Kennedy, child advocates urge passage of Child Victims Act in 2018
A proposed law that would give childhood sex abuse victims more time to seek justice has, according to State Senator Tim Kennedy, stalled in Albany for the past 11 years. Speaking in Buffalo Friday morning, Kennedy, child advocates and a childhood sex abuse victim gathered to say it's time the legislature and the governor takes action and passes the Child Victims Act.
Under current state law, victims of such abuse may only take legal action until the age of 23. Kennedy said many victims do not even begin to comprehend or address their past abuse until well into their adult years.
"Research has shown that it takes almost 21 years in many cases for these abuse victims to realize they were victims in the first place, before they can even talk about this abuse, before they even go for crisis counseling," Kennedy said.
Tom Travers was nine years old when, 40 years ago, he was sexually abused by someone he identified only as a leader in the local religious community. He explained that he did attempt to come forward but it became a case of his word against his abuser's word and the latter, given his standing in the community, was never brought to justice.
Sexual abuse of children, it was discussed Friday, has left victims in numerous sectors including religious institutions, sports teams, scout troops, youth groups and other organizations where adults may come into direct contact with children.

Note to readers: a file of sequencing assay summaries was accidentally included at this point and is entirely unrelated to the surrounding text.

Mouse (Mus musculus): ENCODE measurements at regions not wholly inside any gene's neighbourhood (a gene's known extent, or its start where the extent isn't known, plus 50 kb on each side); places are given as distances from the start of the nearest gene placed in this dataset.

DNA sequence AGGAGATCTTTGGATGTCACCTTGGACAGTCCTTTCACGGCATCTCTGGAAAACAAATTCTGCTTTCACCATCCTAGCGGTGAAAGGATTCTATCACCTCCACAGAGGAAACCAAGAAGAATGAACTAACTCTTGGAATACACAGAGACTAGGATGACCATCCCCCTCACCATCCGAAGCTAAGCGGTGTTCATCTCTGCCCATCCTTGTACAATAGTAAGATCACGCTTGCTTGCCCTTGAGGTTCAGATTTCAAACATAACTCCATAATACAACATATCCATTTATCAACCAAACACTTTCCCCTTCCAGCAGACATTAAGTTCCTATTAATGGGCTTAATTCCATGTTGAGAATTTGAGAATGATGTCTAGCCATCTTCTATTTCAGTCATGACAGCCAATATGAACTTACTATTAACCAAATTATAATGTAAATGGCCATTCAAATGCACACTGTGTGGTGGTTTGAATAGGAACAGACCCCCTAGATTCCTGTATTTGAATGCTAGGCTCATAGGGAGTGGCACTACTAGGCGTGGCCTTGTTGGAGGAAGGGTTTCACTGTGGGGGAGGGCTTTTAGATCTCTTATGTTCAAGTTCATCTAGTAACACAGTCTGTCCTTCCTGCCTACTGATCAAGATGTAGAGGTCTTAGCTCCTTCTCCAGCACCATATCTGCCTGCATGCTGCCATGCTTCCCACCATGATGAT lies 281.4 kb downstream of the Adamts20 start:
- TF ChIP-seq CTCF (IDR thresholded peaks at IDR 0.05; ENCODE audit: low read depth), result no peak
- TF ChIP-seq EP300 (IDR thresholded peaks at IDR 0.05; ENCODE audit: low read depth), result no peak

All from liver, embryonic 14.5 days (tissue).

"We have a huge responsibility to begin speaking up, to begin protecting children, putting the tools in place that hold perpetrators accountable," Travers said. "Putting the tools in place that help us understand when a child is traumatized and begin the process of healing."
Advocates supporting Senator Kennedy's push to pass the Child Victims Act include Crisis Services, the Child Advocacy Center and the Stop the Abuse Campaign. Leaders within those groups say there is a shift happening, seen in recent months by the emergence of women and some men who have come forward to reveal their stories of abuse and harassment by people in positions of power.
Abusers of children have been allowed to continue their offenses because, as one of those leaders stated, the current law makes it difficult for childhood victims to come forward when they are adults ready to address their past.
"What we're not talking about is most of them are doing this because they have no possibility of achieving justice in the court of law, because of statues of limitations," said Melanie Blow, chief operating officer of the Stop the Abuse Campaign. "New York's are among the worst. We should all be ashamed of that. It is horrifying. This is not a state where we can talk about valuing children if we deny most sex abuse survivors justice."
According to the Stop the Abuse Campaign, an estimated 43,000 children in New York State are sexually abused every year yet only one out of every ten violators ever see criminal justice.